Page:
The world responded. A year on, what is there to show for the sacrifices and lives? Civil Disobedience in Iran: The Fire Under the Ashes Anticipating mass demonstrations for the anniversary, the regime rounded up people, killed more protestors and deployed security forces across major cities. Lawmakers have threatened new legislation to reinforce harsh hejab rules and punishment.


Politically, faced with an existential threat, the regime’s competing flanks – hardline principalists and moderate reformists -closed rank and arguably are more consolidated than in recent years.


Economically, thanks to the mix of sanctions and internal corruption, the revolutionary guard have monopolized much of the private sector space. Security-wise the state is beefed up, with a mix of old-fashioned hired hands and the latest surveillance and face recognition technologies.


But facing a deep domestic crisis of legitimacy, the leadership also sought external support. This time, Saudi Arabia, Iran’s longstanding regional nemesis, was their proverbial knight in shining armor. This rapprochement with China as guarantor has enabled the regime to save face and turn eastward.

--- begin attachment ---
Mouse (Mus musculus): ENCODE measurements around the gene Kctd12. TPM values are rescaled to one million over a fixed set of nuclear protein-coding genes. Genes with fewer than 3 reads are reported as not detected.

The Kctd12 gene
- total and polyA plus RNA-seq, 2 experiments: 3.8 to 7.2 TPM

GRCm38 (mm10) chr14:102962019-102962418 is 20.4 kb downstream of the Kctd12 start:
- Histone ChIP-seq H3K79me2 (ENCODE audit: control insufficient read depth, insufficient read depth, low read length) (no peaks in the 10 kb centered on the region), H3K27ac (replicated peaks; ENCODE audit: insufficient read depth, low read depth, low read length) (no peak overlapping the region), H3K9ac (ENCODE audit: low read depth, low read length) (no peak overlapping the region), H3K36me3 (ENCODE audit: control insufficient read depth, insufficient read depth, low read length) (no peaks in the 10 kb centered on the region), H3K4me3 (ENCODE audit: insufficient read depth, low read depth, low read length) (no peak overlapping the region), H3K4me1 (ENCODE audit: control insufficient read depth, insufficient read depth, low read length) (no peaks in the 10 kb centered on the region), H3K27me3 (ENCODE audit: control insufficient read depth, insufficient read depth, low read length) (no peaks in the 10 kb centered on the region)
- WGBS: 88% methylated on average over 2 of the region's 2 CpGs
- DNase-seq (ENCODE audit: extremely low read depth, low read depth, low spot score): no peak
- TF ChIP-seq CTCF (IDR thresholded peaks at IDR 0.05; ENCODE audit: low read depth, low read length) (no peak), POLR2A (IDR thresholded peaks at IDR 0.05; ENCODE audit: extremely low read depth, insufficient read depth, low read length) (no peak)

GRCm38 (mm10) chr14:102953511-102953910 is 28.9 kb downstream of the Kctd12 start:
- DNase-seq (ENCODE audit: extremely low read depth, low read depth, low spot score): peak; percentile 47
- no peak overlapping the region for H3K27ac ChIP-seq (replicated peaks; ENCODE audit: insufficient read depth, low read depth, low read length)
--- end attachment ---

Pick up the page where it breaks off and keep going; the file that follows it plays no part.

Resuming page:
But none of this has deterred Iran’s Gen-Z. The heavy crackdowns of the past year did result in significant back-downs too. From Tehran to Mashad and beyond, many women no longer wear the mandatory headscarf.


As the Persian saying goes, the WLF movement is like burning fire underneath the ashes. Knowing the regime’s playbook, the young developed new tactics. A recent visitor to Tehran noted that for weeks prior to the anniversary, young women were sharing flyers advising people to dress in solidarity. White t-shirt and jeans for women, button down shirts and cargo shorts for men.